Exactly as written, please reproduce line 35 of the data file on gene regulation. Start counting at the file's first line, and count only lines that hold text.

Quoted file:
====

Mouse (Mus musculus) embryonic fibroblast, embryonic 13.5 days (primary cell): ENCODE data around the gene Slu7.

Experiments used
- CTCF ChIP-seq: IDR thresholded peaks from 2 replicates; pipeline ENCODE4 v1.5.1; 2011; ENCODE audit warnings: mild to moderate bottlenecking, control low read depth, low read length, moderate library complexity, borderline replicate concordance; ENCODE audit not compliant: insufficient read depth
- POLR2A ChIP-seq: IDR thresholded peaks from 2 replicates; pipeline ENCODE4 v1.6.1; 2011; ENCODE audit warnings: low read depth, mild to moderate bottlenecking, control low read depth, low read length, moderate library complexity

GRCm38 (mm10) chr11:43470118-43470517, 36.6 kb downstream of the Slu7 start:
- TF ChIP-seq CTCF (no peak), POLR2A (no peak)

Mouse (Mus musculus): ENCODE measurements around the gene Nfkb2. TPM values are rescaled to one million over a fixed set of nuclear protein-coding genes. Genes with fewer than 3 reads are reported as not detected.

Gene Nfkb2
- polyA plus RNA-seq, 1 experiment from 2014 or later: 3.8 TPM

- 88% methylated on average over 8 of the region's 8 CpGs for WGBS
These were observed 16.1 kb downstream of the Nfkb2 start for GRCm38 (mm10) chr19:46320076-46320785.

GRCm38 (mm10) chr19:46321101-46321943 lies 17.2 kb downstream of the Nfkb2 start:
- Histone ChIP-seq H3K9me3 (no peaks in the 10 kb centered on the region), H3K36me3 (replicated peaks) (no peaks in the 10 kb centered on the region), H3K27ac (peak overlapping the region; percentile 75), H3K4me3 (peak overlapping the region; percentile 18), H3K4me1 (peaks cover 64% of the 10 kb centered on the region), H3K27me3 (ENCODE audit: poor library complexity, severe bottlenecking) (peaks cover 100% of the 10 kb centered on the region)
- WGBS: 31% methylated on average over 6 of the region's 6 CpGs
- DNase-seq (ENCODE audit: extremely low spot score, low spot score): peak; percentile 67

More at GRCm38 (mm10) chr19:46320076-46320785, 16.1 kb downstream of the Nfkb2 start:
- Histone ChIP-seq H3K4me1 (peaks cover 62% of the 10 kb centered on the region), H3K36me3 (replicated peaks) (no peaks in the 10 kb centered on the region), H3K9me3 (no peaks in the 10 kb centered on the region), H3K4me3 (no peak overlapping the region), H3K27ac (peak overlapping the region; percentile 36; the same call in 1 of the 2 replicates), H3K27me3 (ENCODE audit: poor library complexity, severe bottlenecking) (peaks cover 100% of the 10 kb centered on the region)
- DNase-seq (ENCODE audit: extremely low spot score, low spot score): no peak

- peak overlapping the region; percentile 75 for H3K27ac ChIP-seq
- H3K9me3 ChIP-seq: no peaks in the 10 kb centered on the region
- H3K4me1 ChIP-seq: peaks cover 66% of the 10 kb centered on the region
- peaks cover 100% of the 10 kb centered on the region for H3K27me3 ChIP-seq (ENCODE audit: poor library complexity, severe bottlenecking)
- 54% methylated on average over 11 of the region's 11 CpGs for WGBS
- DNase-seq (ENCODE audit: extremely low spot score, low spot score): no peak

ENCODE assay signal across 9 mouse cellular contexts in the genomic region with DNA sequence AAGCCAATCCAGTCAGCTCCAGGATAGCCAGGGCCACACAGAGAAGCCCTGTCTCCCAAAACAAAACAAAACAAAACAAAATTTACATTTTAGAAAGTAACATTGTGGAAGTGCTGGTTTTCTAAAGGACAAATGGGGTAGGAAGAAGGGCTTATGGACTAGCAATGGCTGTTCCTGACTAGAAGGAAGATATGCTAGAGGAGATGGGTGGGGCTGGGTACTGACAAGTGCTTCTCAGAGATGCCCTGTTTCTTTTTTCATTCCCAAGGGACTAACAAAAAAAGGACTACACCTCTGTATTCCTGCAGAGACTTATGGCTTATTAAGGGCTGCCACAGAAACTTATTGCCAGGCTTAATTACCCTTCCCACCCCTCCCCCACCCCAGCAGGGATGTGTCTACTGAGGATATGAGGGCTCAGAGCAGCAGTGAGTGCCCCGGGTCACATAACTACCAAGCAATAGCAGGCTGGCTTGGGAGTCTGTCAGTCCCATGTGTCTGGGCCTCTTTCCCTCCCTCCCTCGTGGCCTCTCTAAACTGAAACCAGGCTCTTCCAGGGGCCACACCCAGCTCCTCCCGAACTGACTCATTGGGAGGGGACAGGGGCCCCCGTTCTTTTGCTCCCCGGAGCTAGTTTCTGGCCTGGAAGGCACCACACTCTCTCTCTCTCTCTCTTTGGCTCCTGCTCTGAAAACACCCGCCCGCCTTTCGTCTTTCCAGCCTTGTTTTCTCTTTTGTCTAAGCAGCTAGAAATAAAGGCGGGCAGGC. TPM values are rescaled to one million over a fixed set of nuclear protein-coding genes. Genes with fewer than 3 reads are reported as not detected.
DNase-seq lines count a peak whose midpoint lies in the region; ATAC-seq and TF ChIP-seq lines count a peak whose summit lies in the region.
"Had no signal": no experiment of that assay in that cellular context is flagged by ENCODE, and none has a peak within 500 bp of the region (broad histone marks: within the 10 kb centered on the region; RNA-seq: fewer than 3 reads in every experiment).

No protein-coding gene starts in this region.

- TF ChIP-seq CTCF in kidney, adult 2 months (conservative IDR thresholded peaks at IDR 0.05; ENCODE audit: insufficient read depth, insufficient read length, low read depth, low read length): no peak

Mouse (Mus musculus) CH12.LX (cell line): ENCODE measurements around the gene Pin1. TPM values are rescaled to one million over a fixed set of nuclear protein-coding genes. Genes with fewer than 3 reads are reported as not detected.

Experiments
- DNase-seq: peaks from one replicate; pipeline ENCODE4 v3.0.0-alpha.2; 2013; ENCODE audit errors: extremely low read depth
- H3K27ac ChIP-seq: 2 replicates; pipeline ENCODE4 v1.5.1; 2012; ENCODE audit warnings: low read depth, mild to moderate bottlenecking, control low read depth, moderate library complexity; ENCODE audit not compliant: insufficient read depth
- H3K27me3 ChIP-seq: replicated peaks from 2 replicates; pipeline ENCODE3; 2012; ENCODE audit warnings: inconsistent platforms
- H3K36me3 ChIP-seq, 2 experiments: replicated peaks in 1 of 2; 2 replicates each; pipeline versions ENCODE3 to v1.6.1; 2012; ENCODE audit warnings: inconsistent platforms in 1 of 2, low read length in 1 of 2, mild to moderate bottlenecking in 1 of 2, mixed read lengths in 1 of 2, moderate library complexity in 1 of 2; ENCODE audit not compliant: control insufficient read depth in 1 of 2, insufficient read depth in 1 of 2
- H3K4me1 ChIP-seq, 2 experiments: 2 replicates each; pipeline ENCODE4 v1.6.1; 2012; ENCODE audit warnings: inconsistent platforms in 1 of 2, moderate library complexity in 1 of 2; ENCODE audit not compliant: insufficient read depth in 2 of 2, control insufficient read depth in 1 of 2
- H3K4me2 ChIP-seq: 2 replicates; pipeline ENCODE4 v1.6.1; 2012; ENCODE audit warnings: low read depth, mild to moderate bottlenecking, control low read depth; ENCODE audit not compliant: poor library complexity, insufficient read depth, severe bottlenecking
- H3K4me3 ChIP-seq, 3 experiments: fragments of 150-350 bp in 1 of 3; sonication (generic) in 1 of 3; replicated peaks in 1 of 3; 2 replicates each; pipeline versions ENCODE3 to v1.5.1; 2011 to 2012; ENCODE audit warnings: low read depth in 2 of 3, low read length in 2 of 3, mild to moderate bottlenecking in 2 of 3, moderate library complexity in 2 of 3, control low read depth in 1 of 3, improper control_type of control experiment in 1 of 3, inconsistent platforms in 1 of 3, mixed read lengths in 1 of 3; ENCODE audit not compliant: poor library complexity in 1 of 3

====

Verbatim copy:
- H3K36me3 ChIP-seq, 2 experiments: replicated peaks in 1 of 2; 2 replicates each; pipeline versions ENCODE3 to v1.6.1; 2012; ENCODE audit warnings: inconsistent platforms in 1 of 2, low read length in 1 of 2, mild to moderate bottlenecking in 1 of 2, mixed read lengths in 1 of 2, moderate library complexity in 1 of 2; ENCODE audit not compliant: control insufficient read depth in 1 of 2, insufficient read depth in 1 of 2